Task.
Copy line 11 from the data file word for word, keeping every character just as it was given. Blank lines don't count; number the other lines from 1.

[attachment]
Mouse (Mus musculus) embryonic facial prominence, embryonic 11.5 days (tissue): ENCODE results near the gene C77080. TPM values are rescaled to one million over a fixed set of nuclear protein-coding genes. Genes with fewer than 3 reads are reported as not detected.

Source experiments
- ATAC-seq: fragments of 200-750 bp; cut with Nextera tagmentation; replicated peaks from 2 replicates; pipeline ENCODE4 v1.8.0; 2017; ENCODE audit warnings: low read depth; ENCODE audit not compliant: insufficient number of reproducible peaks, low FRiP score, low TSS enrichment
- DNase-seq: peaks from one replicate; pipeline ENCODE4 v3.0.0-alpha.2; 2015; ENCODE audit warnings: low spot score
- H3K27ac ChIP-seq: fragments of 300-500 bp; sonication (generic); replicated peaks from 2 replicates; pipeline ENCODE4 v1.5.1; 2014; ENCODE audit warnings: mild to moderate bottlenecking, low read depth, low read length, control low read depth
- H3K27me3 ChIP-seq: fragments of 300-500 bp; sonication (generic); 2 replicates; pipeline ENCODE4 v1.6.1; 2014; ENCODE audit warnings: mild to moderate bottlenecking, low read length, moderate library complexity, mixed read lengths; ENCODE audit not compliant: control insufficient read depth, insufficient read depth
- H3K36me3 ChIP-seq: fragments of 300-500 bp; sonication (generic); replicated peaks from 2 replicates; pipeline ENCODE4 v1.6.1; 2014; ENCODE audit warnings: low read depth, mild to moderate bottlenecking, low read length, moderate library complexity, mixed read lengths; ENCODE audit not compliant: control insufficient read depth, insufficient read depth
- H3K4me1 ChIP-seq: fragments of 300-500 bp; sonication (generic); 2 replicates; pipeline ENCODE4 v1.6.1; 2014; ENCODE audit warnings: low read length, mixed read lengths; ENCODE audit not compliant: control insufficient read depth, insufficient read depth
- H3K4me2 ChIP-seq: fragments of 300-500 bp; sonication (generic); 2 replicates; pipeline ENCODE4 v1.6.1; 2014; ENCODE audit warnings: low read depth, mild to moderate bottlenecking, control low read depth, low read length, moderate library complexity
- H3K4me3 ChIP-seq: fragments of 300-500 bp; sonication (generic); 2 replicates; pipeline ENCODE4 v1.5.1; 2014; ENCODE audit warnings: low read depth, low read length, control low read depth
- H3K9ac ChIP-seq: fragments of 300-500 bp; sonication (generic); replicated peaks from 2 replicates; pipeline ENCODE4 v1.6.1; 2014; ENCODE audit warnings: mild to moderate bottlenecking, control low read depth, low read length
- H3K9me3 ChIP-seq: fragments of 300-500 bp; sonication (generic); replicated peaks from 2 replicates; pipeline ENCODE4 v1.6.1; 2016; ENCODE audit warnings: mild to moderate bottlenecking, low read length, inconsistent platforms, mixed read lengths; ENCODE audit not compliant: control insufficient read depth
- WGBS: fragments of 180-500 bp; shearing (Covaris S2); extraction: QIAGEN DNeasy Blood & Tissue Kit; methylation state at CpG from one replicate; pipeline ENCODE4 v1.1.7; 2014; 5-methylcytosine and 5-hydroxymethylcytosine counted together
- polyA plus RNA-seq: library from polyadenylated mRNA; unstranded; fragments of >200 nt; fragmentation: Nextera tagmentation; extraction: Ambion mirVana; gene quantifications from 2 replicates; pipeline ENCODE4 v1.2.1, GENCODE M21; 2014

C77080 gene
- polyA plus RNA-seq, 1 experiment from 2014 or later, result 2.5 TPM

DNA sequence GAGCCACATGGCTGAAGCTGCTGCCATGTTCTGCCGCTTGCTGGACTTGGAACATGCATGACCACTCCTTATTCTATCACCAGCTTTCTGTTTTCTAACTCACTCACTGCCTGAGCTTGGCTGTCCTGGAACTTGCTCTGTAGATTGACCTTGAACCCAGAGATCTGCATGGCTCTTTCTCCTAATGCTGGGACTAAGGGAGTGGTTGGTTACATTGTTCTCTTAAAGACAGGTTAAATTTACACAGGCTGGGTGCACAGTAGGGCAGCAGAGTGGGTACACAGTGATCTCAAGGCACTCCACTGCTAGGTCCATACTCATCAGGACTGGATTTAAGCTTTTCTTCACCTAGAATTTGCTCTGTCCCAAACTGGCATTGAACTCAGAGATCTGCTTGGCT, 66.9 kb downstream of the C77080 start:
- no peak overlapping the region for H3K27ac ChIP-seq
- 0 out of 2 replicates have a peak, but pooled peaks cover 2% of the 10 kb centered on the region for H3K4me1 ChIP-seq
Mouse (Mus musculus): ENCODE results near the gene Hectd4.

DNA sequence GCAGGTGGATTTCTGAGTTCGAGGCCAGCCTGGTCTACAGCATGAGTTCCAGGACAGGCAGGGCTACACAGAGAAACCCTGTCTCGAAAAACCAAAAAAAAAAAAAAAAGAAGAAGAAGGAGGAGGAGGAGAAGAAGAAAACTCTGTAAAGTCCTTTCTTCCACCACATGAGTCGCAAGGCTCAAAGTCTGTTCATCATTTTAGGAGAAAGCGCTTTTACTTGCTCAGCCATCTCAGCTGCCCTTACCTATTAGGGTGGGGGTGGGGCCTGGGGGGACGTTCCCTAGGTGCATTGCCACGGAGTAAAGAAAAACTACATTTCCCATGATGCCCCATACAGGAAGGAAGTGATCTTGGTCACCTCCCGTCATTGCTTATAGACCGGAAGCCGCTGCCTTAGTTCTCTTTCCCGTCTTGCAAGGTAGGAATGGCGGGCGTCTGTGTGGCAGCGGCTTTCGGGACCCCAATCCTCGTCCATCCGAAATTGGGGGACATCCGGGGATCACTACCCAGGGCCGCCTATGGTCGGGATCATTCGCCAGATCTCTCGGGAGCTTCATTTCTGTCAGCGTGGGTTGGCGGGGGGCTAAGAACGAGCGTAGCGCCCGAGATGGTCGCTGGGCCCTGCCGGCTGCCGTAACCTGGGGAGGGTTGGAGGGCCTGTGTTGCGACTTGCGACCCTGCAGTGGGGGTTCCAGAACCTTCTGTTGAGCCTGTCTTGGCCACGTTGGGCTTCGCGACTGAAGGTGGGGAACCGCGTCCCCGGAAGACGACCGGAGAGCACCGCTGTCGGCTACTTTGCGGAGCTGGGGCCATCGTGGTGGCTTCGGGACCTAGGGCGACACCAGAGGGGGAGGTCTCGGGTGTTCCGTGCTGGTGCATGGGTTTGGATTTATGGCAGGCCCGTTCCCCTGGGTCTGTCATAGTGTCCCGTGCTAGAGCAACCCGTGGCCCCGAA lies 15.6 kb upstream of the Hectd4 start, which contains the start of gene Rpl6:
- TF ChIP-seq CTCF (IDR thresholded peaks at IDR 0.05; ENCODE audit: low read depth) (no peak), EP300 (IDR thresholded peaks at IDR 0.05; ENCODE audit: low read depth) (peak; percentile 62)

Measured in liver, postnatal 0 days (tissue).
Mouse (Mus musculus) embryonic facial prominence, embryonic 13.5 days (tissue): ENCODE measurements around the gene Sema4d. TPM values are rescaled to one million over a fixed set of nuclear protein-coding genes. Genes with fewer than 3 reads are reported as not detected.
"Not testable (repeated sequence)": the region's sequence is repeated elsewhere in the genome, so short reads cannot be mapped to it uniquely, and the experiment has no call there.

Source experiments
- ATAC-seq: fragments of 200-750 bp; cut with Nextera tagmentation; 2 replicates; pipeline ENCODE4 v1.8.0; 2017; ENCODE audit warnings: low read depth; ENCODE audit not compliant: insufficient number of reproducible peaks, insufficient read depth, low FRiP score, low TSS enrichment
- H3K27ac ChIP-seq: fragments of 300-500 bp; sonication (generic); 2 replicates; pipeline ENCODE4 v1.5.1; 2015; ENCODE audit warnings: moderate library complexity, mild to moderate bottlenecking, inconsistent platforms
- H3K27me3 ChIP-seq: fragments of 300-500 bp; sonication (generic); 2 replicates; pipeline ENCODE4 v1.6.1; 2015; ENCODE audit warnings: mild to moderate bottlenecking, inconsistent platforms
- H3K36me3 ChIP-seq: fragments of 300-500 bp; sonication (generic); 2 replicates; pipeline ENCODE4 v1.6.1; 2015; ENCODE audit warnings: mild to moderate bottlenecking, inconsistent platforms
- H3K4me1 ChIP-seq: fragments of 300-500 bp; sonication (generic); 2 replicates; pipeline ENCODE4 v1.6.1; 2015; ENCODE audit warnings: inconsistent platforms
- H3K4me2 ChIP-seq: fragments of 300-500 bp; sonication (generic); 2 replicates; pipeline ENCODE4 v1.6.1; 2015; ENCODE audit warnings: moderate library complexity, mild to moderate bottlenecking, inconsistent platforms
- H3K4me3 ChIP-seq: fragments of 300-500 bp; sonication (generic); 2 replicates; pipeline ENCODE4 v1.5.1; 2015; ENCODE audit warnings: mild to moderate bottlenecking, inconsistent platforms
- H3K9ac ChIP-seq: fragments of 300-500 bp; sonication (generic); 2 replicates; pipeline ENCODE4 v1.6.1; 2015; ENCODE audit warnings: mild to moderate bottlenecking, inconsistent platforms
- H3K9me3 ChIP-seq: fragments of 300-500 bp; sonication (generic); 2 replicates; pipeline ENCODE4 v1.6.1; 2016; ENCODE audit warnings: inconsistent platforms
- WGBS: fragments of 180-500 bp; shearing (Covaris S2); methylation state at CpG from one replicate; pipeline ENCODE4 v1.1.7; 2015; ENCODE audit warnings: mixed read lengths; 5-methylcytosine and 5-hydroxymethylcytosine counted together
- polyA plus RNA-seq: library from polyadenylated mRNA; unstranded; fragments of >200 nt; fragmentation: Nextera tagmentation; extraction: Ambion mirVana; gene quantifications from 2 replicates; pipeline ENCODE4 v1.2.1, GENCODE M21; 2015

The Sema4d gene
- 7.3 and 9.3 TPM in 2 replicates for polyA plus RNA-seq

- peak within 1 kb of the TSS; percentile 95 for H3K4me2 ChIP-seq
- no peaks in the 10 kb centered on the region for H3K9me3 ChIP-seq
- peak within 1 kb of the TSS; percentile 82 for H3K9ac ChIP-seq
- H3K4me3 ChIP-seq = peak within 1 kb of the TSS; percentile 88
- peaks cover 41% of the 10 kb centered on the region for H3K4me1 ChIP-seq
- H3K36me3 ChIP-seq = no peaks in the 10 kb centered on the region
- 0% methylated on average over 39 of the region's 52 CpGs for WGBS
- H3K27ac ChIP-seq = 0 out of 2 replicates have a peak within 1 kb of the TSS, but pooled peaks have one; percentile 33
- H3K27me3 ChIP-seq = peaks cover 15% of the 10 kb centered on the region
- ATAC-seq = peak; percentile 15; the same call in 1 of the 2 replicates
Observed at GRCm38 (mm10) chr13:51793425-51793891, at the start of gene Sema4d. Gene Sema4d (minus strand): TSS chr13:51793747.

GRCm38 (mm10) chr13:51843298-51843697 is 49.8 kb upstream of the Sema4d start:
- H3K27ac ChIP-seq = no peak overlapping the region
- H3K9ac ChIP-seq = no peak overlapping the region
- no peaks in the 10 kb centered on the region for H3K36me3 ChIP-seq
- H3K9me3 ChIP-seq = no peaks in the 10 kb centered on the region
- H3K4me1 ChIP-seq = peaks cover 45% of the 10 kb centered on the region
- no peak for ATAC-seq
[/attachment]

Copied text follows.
- H3K9ac ChIP-seq: fragments of 300-500 bp; sonication (generic); replicated peaks from 2 replicates; pipeline ENCODE4 v1.6.1; 2014; ENCODE audit warnings: mild to moderate bottlenecking, control low read depth, low read length